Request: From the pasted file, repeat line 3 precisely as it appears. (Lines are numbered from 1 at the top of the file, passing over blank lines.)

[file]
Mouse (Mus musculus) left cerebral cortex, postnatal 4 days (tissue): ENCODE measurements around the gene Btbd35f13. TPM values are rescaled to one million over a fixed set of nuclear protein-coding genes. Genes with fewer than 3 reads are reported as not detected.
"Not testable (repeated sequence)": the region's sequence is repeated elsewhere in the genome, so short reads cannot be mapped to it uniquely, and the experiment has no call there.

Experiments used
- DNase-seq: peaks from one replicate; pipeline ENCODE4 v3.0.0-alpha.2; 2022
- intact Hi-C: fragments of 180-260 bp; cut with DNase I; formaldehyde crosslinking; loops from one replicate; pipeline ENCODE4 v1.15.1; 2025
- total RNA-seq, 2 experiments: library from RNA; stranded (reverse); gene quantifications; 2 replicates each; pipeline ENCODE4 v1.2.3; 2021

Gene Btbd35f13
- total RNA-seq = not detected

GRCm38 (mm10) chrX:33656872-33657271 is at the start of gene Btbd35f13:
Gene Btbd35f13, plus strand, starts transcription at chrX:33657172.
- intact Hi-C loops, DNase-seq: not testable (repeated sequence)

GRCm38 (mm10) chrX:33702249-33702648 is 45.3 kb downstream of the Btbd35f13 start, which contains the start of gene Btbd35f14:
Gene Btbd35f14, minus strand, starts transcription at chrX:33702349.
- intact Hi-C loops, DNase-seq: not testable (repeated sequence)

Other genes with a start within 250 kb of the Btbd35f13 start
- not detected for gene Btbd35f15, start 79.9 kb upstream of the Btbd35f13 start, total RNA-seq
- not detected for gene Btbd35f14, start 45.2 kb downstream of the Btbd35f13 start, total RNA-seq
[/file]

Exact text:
Experiments used